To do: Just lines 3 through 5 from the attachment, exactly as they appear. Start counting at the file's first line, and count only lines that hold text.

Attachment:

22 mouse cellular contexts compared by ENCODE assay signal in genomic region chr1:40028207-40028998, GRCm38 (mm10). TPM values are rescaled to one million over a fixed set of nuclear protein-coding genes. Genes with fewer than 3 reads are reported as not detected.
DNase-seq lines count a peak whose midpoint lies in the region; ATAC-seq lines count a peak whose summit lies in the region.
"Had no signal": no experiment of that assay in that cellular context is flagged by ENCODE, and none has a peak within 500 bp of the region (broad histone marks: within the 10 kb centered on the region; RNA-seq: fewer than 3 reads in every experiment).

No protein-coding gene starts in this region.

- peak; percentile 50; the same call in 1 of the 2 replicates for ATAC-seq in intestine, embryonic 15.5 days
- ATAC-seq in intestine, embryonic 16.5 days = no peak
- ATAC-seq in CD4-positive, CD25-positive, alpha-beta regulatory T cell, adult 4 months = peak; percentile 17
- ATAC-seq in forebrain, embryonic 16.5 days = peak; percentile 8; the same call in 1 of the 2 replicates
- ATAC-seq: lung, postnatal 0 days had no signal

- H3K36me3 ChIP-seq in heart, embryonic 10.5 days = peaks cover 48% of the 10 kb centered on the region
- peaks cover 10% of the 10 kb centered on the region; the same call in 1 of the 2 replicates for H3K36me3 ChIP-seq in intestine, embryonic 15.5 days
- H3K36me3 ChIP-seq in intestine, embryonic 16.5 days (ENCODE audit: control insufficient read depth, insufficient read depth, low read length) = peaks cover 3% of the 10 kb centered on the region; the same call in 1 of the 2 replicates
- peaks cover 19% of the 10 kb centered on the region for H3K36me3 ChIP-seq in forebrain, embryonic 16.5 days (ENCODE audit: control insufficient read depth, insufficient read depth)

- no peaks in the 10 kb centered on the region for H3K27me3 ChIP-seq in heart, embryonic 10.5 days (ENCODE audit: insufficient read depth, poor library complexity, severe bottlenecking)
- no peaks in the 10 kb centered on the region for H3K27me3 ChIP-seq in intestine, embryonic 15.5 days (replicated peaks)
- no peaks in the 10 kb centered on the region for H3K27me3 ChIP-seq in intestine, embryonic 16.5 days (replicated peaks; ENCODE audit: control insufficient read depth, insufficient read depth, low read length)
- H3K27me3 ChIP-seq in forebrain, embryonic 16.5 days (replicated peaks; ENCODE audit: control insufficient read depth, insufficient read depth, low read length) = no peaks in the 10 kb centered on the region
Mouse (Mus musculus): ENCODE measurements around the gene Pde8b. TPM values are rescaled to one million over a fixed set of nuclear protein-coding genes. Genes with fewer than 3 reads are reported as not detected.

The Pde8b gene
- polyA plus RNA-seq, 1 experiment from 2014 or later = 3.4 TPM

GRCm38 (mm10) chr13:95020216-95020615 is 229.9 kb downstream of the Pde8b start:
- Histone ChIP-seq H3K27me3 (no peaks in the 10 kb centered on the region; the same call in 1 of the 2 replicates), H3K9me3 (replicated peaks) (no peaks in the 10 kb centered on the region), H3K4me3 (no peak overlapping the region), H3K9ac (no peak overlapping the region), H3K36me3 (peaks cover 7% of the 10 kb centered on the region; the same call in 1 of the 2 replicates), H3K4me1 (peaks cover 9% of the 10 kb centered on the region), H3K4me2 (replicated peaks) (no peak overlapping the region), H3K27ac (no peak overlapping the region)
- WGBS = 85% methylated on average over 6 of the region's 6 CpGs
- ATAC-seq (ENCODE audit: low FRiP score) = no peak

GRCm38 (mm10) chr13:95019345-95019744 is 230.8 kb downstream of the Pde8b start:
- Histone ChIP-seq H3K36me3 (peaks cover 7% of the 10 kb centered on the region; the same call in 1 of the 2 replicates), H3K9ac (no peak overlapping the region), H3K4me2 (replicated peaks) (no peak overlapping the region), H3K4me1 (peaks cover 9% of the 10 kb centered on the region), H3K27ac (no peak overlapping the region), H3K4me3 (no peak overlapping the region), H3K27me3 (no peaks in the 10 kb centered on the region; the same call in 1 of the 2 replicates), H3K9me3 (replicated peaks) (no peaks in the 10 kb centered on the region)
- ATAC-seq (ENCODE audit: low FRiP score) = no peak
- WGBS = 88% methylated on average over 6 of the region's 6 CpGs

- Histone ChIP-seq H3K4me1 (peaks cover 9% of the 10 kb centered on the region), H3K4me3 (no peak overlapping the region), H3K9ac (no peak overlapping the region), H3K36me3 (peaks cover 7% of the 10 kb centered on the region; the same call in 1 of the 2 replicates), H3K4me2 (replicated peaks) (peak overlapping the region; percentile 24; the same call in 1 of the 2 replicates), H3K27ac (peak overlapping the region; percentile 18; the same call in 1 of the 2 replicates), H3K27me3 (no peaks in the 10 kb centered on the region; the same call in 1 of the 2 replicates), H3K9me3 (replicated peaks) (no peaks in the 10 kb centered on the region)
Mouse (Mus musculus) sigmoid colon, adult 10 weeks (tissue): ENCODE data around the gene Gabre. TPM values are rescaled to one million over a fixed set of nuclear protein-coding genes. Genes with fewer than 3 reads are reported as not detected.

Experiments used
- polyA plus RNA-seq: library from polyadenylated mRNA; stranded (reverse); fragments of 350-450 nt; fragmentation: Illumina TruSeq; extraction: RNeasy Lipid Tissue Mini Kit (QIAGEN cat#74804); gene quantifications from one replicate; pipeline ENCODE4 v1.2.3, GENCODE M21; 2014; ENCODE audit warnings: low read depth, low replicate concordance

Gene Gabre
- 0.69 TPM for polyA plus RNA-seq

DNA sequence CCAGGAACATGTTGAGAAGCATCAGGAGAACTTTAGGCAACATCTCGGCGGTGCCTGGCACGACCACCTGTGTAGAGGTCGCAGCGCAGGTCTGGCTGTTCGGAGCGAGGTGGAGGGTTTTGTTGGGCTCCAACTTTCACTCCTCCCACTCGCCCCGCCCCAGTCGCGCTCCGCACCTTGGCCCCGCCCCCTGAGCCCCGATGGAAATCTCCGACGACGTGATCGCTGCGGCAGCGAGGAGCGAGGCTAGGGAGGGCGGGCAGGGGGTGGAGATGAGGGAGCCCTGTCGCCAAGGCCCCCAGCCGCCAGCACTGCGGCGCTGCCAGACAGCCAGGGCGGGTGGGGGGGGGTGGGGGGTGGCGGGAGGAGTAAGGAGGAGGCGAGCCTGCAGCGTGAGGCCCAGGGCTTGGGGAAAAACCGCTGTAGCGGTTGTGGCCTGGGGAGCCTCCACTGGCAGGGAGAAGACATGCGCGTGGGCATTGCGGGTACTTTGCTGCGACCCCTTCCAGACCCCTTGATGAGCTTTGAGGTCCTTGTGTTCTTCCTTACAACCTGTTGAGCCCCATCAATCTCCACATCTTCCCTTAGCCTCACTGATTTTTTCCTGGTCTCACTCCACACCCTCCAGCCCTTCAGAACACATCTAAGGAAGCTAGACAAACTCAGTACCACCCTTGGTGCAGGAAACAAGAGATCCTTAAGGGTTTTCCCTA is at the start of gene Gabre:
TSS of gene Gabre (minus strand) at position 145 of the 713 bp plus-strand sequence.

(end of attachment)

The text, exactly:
"Had no signal": no experiment of that assay in that cellular context is flagged by ENCODE, and none has a peak within 500 bp of the region (broad histone marks: within the 10 kb centered on the region; RNA-seq: fewer than 3 reads in every experiment).

No protein-coding gene starts in this region.

- peak; percentile 50; the same call in 1 of the 2 replicates for ATAC-seq in intestine, embryonic 15.5 days